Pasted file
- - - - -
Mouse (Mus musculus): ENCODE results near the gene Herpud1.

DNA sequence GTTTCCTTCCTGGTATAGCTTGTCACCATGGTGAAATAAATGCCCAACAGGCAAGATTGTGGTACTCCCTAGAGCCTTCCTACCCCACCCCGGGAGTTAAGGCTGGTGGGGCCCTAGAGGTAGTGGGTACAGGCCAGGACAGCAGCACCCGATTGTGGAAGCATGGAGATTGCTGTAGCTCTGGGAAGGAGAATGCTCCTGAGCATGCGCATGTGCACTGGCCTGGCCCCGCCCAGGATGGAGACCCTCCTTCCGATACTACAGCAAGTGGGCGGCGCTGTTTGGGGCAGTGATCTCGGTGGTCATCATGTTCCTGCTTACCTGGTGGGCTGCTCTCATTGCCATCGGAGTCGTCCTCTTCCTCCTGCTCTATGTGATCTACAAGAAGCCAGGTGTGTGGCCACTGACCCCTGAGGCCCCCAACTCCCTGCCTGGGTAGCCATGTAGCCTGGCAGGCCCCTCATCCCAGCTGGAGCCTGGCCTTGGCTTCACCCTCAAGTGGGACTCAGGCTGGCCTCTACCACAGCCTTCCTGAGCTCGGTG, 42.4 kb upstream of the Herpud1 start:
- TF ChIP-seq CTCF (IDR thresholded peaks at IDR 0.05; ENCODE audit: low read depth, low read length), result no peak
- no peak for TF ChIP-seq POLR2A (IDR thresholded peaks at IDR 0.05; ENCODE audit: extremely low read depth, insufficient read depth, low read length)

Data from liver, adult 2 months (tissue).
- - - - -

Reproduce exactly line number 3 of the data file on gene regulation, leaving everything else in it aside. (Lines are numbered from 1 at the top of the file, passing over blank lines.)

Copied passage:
- TF ChIP-seq CTCF (IDR thresholded peaks at IDR 0.05; ENCODE audit: low read depth, low read length), result no peak